What does this mean for the series?
To the average viewer, probably not much. If anything, Big Little Lies season 2 largely looked and felt like Big Little Lies, but that's sort of the problem. An Arnold-directed season was a thrilling prospect because it promised to add something new to a show that had seemingly reached its natural conclusion, with Season 1 finishing the story Moriarty told in her novel. In fact, a main gripe with the season was a narrative one, seemingly invented to keep the intrigue going beyond the text: Just why did the central characters involved in the death of Perry Wright need to lie when self-defense is such a clear explanation for his fatal tumble down the stairs? Perhaps there's more of a justification in the chunks of Arnold-shot footage that were excised from the final project. But that's a minor issue in the grand scheme of things.
Regardless of how the season shook out, Big Little Lies now has a big PR problem. As O'Falt explained: "A show dominated by some of the most powerful actresses in Hollywood hired a fiercely independent woman director -- who was now being forced to watch from the director’s chair as scenes were shot in the style of her male predecessor."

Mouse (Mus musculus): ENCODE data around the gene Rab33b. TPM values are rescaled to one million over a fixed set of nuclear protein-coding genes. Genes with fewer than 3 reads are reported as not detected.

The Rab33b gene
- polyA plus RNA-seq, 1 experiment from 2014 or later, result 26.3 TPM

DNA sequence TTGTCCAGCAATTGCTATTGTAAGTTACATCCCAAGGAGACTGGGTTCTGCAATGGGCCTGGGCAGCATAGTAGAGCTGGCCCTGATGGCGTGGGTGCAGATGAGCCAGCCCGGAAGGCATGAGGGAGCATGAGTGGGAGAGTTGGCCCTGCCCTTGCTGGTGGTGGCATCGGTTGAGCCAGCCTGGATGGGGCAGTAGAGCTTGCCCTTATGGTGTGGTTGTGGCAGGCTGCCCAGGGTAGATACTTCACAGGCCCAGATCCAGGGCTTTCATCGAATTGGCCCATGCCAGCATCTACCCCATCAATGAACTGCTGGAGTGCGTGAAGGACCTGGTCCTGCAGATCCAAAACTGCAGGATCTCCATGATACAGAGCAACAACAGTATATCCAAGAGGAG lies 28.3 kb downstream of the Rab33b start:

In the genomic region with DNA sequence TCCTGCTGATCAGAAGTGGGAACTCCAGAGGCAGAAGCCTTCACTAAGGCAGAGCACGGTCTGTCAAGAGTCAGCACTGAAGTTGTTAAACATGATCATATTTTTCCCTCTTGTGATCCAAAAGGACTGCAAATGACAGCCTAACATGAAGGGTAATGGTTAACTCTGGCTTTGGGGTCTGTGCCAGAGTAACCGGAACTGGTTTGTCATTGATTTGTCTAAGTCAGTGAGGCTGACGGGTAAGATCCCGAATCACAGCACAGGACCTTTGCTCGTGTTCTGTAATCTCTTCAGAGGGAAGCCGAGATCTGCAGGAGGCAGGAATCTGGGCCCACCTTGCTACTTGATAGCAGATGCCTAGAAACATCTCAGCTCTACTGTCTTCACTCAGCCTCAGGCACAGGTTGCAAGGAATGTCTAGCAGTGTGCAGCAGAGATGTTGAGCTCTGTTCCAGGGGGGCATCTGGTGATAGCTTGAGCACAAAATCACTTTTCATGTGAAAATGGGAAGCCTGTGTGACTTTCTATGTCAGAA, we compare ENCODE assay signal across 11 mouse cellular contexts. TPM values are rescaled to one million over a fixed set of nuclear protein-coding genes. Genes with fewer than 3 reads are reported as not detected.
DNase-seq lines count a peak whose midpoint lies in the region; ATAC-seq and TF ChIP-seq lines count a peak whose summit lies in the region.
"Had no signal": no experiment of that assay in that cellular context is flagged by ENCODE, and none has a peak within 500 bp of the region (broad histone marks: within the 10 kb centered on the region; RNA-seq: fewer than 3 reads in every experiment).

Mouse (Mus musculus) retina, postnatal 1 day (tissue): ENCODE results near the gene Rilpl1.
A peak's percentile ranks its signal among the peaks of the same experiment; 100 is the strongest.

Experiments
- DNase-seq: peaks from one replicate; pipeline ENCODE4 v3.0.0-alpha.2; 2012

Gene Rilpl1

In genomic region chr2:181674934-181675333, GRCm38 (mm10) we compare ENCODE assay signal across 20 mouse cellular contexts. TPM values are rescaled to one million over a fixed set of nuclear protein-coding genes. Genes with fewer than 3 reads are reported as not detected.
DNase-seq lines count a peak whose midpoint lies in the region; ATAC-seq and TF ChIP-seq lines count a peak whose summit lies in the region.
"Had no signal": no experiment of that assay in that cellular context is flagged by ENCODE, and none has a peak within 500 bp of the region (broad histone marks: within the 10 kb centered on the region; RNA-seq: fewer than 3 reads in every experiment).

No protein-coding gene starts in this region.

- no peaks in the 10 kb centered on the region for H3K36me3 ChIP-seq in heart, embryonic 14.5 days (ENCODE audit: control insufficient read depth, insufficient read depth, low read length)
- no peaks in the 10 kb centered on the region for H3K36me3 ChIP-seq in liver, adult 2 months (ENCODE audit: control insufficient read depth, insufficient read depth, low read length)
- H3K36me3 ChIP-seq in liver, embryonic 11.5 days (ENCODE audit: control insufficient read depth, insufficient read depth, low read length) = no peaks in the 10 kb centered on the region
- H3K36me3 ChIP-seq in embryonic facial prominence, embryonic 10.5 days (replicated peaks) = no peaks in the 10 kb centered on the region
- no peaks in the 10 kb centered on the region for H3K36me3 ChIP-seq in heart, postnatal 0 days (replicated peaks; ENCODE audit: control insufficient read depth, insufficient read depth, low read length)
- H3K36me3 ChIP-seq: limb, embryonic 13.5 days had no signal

Neither Witherspoon nor Nicole Kidman -- the two aforementioned "powerful actress," who also happen to be executive producers on the project and are seen as largely responsible for getting it made -- have commented publicly on the controversy, but there are questions as to whether they did enough to protect Arnold's work or whether they were complicit in removing her from the project. Before the penultimate episode aired, Witherspoon Instagrammed a still of the lead actresses from the opening credits and captioned it, "I've got all my sisters with me." The official account for the show replied, "We are family." The exchange is a minor show of solidarity that seems to leave one key person out.